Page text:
“Should We Park Here?”

27 02 2010

Sun shines into the underground cistern in El Jadida. Click on the picture for more shots from our trip.

Since moving here from Bucharest we have been comparing driving practices.  For example, in both cities, lanes are irrelevant and people are very aggressive.   They also have the same way of making left turns (see picture).  But one big difference between driving in Morocco and driving in Romania is parking – or, more specifically, tow trucks.

In Bucharest you can pretty much park anywhere.  There are a few rules but in general if your car can make it up onto the sidewalk, you can park there.  There are virtually no tow trucks in Bucharest so the worst that would happen is someone would put a boot on your car – easily rectified with a few lei (Romanian money).

So after an excursion to the Habous last week, we decided to stop downtown and find a good spot for lunch.  Chrissy remembered a little hole in the wall joint that had good shwarma and pizza down in the Marif section of town.  We drove around for a couple of minutes before a space was available.

“This looks like a good spot.”

She said, “Are you sure we should park here?  The curb is yellow.”

“Look at all the other cars parked here.  I’m sure it’s fine,” I responded confidently.

So we got the kids out and headed towards the lunch spot.  A policeman right next to us on the corner gave no indication that this was not a perfect place to park.  My confidence was reinforced.

As we headed back from lunch, Chrissy looked up and saw the car in front of us with its rear end in the air, ready to be towed away.  I ran towards the parking spot to find a void where our car used to be.  I asked the guys in the tow truck  where my car was.  They looked at me quizzically and shrugged.  French? Arabic?  they asked.  I shook my head and they yelled something in Arabic at me as they drove away with the Mercedes in tow.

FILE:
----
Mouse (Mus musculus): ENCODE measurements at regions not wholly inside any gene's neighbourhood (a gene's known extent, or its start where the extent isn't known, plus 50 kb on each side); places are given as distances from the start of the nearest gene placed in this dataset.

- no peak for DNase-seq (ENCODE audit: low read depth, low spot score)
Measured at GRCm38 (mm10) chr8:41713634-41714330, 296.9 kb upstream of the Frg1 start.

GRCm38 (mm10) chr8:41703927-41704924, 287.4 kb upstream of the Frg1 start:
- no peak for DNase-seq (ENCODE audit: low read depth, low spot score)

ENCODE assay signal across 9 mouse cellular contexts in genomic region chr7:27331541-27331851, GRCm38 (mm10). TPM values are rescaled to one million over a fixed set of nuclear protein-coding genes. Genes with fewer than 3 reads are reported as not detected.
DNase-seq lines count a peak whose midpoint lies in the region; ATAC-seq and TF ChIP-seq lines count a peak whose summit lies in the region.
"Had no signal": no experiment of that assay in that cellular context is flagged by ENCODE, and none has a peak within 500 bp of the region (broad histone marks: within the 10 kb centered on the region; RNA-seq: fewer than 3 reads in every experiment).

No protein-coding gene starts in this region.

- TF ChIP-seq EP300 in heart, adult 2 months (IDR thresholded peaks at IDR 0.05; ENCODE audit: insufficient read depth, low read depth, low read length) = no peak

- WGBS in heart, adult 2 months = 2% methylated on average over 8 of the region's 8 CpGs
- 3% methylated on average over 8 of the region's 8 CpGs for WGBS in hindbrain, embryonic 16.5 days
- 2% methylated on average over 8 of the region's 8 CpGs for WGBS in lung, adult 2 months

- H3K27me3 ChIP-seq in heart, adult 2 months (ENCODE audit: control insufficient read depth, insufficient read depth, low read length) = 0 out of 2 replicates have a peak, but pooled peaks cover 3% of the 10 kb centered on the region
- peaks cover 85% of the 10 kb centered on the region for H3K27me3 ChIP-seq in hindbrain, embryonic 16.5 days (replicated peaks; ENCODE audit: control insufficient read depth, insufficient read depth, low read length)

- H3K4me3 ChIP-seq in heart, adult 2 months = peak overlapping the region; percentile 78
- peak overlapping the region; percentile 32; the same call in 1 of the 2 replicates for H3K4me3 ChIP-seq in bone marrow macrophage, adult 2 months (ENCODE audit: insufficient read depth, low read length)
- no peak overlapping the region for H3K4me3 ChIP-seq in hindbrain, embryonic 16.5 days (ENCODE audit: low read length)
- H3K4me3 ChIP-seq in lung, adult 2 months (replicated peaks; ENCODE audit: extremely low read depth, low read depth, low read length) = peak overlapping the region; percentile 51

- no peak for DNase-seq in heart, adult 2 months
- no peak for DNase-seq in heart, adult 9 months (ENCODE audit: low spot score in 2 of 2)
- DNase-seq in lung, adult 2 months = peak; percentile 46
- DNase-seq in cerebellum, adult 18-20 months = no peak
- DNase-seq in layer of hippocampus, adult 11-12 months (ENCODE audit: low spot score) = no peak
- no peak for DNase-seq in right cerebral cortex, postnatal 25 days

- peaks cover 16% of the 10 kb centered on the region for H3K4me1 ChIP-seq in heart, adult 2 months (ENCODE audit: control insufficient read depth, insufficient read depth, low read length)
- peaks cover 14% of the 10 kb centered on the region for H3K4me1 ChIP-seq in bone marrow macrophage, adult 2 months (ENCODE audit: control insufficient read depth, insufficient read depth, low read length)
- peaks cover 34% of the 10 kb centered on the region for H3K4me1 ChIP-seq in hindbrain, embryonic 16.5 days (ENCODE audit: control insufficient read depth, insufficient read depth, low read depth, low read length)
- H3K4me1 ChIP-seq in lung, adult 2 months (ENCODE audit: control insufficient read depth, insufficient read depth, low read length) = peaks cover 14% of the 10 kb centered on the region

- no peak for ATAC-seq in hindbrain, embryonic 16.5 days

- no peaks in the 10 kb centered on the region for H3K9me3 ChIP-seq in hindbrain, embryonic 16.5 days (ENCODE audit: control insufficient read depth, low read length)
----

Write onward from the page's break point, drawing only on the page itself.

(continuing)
Three trips back and forth across the city with a Moroccan friend later, having run the gauntlet of paying the fine ($12) and finding the car (impound fee: $15), we finally drove the car back home with an expanded, intimate knowledge of the parking and towing systems in Casablanca.


Explain it to a 3-year-old

2 11 2009

During dinner, one of the five-times-a-day calls to prayer rang out from a distant mosque. Gianna dropped her fork and gasped.

“Daddy! He’s calling the moths!”

Rocco the Snake Charmer and Other Stories from Marrakech

22 09 2009

Barbuscas in MarrakechSince the end of Ramadan was approaching our school had scheduled a four day weekend to incorporate the Muslim holiday Aid al-Fitr.  A group of us took advantage of the break and headed up into the Atlas mountains near Marrkech to a place called au sanglier qui fume (the smoking boar).  It was an old French Legioneer stopover and a hunting lodge run by the same French family for over 60 years.

We had a great time relaxing, swimming in the icy pool, hiking in the mountains that surrounded the lodge, and spending time together in worship and fun.

On the way back to Casablanca, we stopped in the city of Marrakech to see the spectacle everyone had told us about.  We headed to the Djemaa el Fna, which is the central square and marketplace or souq.  Snake charmers, henna artists, and boys with apes all vie for your attention.  We didn’t see the place at night, but we hear it transforms into a busy open air restaurant complete with goat heads for the eating (see this article).  We roamed the square and took pictures of our boys holding snakes and smiling.  Even Chrissy got into it and reluctantly held a snake.  I think I paid the snake charmers too much for the privilege of taking the shots, but it was well worth it.  We then headed back to Casablanaca to finish off our long weekend.  Maybe next time we will experience Marrakech at night.

Here are some more pictures form our trip.

On the Move

3 08 2009

We leave Tuesday, August 4 for adventures in North Africa. Come with us – by subscribing to our new blog at this link:  http://tinyurl.com/barbuscafamilyblog

The first post at that site will be at midnight tonight, so please stop in for a visit.